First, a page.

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Vice President of this College, was Minister. In 1761, and the 22d year of his age, he was admitted into the College, highly recommended by his Instructor, the distinguished Preceptor Mr. Moody, * of whom he was a favorite pupil ; and they had always afterward much esteem and cordial friendship for each other. In passing through the course of studies at the College, he was greatly distinguished for regularity and propriety of conduct, diligence, eņergy of mind, and proficiency in knowledge.
Having been graduated in 1765, he was elected Tu. tor to instruct in the Greek language, on the ist of September, 1966 ; a rare, if not the only instance of election to an office of that kind in this College, in so short a period after graduation ; but for which he was justly considered as eminently qualified. And in 1768 he was chosen a Fellow of the College. During a period, in which uncommon difficulties occurred, he performed the duties, arising from these relations, with great fidelity, fortitude, and reputation,
Having received an invitation to settle as the Minister of a ļarge and respectable society in Beverly in 1772, he resigned the office of Tutor and the Fellowship, and was ordained in November. In the ministry he was very happy, being much esteemed and beloved By the people of his charge, and in the whole circle of his acquaintance.
When the Presidency of this University + became vacant in 1780, by the resignation of Dr. Langdon, the eyes of the Public were directed to Mr. Willard as the most suitable man to fill that important office. In 1781 he was elected President, and installed on the 19th of December in the same year. The peaceable and harmonious manner, in which the separation from his people was effected, when he was removed to a sphere of more extensive usefulness, and the mutual es teem and affection, which have continued without inter. ruption to the present time, are honorary both to him and them ; being evidence of his prudent, judicious conduct ; of their liberal sentiments and just reflection, By his installation joy and confidence were diffused through the University and the State.
* Samuel Moody, A M. afterward Preceptor of Dummer Academy, who delighted, in an extraordinary degree, to cherish and cultivate youthful genius ; and of whose success, as an Instructor, this was a happy example.
+ In the Constitution of the Commonwealth of Massachusetts, established in $780, this College is denominated the University at Cambridge.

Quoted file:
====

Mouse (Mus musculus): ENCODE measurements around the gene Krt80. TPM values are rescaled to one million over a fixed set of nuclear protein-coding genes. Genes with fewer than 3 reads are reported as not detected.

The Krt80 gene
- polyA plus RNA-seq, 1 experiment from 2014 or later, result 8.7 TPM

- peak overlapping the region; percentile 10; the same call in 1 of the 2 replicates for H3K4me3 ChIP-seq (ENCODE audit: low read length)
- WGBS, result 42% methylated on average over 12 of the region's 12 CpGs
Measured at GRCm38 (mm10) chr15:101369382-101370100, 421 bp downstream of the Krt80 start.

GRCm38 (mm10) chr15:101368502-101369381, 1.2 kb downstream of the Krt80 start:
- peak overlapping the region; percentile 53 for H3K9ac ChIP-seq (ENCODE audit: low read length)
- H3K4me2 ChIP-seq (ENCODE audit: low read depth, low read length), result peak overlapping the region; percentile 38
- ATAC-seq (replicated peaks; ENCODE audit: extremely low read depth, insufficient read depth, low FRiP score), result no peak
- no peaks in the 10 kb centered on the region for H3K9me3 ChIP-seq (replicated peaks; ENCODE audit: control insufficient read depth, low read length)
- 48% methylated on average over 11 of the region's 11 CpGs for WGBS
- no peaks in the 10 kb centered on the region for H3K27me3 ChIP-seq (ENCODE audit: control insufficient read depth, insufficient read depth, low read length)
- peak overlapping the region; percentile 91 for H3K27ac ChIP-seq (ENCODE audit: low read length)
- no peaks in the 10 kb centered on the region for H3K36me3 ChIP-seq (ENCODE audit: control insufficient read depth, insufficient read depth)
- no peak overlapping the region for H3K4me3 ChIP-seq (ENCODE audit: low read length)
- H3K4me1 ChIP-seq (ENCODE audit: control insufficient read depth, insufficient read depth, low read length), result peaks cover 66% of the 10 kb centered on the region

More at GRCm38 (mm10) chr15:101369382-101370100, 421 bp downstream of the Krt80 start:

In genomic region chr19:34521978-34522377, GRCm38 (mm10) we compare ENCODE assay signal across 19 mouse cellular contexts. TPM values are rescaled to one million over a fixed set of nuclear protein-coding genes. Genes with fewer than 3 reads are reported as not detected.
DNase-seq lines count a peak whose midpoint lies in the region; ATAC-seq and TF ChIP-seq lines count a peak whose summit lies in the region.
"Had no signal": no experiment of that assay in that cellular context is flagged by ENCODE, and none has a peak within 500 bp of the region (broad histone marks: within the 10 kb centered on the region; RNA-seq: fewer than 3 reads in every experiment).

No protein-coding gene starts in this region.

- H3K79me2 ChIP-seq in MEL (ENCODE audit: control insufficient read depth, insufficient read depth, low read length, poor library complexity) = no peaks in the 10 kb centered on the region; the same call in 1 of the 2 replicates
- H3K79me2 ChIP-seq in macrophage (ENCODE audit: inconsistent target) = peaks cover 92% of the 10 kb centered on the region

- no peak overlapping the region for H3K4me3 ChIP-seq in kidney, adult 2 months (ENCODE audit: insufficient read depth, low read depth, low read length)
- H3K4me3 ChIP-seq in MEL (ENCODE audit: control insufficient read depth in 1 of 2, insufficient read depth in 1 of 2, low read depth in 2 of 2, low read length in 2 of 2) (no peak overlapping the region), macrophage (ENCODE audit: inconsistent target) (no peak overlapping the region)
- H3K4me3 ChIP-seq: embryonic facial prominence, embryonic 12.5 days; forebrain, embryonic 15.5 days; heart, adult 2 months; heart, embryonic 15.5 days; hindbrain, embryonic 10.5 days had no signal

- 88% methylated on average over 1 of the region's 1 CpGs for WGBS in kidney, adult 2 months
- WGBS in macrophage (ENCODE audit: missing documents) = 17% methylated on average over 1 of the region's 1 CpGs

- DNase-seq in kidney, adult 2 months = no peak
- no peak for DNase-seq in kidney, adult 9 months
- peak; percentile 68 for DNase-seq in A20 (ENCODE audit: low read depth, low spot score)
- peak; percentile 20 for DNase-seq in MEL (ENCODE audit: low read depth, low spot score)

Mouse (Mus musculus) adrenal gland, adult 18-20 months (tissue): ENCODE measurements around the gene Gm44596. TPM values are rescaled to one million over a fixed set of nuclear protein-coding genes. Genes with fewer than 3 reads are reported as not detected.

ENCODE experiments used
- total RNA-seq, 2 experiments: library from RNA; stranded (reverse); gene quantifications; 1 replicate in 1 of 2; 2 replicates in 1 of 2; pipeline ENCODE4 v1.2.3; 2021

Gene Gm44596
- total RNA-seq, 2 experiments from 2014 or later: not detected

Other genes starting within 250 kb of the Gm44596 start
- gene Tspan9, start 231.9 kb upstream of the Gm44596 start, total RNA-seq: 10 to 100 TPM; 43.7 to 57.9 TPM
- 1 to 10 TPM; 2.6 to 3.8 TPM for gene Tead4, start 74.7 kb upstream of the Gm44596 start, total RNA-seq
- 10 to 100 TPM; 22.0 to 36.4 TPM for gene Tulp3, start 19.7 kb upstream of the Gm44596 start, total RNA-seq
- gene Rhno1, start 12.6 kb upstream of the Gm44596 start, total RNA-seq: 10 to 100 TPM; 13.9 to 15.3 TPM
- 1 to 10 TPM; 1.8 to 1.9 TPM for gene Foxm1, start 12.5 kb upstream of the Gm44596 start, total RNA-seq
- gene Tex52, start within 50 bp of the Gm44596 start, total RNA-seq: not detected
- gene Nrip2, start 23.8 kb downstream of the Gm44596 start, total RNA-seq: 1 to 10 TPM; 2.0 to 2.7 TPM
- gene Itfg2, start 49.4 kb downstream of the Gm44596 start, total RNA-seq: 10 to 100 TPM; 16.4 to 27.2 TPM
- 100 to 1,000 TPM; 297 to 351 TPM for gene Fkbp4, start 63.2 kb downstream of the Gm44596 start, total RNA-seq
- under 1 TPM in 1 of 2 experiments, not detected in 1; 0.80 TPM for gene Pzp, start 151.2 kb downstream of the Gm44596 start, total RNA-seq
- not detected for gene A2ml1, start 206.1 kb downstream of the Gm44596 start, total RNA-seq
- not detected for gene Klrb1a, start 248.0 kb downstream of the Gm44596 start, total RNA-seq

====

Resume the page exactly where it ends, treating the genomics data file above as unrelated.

At the time of this event, in the second year of my academical course, commenced my personal knowledge of this excellent man, and my filial affection for him. During the interval of time, that has since elapsed, with the exception of about one year, my residence has constantly been at the University ; and with great sat, isfaction I can affirm, that with increasing acquaintance my esteem and respect for him have increased. .
President Willard generally enjoyed fine health till about six years ago, when he was attacked by the painful disorder, * which then reduced him to the bor, der of the grave, and at the second return since proved fatal. Under the first assault, when there was but a glimmering ray of hope, Divine Providence kindly res. çued and restored him to usefulness. The greater part of each of the two succeeding years he suffered ex, tremely with bilious complaints ; and the rejoicing of the Public for the first recovery was mingled with ans, iety. But at length a degree of health again returned, that astonished, while it gratified his friends. Disorder
Ischuria, from enlargement of what Anatomists call the Prostata
however of a bilious kind has since seized him several times with great violence, but was of short duration, In this precarious and alarming state of his health, jour. neying was found to be of great advantage by exercise ing and invigorating the system. After the last Commencement, with a view to fortify his constitution for the winter season, when it would not be prudent for him to venture far from home, he made an excursion to the southern extremity of the State. After visiting Nantucket, he returned to New Bedford with the intention of proceeding directly to Cambridge, but was there unhappily arrested by sickness. Symptoms of the dise order appeared in the night of the 19th instant,* and in the evening of the 25th, in the 23d year of his Pre. sidency, and 66th of his age, President Willard expired.